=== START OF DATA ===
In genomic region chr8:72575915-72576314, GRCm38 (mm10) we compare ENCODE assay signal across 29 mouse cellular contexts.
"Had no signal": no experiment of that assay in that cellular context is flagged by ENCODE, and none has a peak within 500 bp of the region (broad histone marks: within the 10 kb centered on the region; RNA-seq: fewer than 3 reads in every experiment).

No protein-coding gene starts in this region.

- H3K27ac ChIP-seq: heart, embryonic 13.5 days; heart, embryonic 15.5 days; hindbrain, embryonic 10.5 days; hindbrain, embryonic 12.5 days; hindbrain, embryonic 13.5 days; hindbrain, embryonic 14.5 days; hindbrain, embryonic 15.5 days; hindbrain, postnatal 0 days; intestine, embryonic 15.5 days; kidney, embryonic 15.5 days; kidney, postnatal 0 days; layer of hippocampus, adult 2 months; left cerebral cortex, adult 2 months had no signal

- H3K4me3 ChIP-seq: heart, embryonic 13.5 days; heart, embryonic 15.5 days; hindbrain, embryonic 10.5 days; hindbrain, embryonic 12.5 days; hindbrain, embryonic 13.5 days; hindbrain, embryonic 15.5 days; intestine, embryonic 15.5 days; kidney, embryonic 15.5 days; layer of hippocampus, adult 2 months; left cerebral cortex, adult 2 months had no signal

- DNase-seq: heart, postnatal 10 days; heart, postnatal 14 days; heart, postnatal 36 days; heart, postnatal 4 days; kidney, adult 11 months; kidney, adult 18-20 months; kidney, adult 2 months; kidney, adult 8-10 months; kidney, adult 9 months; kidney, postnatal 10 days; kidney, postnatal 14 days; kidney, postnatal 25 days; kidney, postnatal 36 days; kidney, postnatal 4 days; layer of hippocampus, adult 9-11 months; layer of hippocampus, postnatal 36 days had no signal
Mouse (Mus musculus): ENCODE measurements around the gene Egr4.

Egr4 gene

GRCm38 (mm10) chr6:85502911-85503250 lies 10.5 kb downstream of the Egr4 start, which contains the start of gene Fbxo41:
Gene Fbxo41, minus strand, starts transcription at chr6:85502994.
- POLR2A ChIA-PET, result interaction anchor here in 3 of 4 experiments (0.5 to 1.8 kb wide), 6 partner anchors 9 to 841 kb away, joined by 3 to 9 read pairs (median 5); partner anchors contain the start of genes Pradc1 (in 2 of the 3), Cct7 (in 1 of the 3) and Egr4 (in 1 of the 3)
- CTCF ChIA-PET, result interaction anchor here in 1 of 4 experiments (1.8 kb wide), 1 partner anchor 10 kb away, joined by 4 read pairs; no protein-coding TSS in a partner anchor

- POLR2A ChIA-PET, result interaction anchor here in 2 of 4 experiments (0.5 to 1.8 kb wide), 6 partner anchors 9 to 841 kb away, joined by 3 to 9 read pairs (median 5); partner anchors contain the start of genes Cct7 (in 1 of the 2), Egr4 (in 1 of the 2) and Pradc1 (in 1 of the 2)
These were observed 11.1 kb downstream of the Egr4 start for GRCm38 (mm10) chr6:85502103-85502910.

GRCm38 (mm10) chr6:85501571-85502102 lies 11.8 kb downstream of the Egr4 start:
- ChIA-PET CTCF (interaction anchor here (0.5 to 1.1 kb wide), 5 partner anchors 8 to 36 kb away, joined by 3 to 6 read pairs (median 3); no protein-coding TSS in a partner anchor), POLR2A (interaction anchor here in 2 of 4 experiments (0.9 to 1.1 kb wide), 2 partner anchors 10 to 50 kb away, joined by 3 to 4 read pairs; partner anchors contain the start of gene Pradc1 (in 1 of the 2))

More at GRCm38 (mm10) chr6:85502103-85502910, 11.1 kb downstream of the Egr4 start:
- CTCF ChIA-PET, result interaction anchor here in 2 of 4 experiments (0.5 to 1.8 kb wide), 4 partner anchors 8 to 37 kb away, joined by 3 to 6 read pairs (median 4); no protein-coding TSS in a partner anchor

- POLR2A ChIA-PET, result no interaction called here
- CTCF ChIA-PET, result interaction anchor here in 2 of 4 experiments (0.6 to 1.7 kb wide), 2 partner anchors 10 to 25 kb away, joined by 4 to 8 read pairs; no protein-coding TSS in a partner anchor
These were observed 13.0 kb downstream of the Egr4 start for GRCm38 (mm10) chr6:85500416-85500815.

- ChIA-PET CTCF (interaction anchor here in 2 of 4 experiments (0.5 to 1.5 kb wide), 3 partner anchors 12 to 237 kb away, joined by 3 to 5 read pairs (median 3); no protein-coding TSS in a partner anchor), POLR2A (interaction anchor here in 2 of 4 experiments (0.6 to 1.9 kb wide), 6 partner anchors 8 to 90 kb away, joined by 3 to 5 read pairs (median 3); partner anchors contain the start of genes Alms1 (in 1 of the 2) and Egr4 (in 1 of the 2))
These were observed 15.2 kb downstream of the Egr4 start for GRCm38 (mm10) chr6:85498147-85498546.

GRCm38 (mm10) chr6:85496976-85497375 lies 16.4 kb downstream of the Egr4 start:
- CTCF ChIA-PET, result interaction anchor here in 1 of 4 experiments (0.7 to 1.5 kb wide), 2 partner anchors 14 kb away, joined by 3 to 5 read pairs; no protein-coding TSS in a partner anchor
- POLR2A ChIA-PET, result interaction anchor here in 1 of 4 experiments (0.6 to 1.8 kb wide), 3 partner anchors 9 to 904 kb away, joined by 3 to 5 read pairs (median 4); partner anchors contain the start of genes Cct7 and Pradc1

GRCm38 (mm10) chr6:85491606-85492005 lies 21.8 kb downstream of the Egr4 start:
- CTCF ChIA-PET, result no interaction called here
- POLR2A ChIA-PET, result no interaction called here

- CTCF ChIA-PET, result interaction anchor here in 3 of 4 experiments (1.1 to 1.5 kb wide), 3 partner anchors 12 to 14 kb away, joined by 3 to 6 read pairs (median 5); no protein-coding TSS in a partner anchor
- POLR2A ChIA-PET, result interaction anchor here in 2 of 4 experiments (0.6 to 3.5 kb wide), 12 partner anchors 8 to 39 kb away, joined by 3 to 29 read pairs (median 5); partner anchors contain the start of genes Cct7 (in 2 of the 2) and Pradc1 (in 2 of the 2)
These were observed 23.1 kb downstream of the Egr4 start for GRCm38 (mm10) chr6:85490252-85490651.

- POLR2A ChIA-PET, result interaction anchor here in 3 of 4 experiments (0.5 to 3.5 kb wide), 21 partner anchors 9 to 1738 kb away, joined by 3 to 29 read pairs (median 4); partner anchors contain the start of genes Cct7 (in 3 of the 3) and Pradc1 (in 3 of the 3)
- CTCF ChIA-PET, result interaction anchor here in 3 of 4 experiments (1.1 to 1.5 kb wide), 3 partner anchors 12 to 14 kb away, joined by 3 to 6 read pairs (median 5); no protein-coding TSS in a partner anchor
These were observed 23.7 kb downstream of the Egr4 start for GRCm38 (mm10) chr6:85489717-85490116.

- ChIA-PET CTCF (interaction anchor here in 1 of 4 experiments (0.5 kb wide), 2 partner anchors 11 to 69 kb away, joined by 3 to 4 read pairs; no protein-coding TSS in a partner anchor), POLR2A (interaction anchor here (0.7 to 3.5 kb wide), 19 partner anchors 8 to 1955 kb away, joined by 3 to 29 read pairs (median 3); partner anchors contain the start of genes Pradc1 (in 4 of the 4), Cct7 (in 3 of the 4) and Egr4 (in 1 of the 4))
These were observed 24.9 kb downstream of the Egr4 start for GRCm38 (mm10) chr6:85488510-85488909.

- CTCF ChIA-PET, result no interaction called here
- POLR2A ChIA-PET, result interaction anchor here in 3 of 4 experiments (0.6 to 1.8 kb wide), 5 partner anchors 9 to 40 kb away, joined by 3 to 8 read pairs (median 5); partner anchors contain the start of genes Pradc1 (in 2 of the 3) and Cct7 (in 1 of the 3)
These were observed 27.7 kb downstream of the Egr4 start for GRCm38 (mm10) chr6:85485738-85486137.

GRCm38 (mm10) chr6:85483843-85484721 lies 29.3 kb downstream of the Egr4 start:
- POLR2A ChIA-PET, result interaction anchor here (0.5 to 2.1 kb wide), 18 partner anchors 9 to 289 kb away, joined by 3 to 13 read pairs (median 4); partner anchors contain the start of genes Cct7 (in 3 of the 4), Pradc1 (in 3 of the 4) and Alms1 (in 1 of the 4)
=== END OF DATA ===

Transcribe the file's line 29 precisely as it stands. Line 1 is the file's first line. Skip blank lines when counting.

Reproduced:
- POLR2A ChIA-PET, result no interaction called here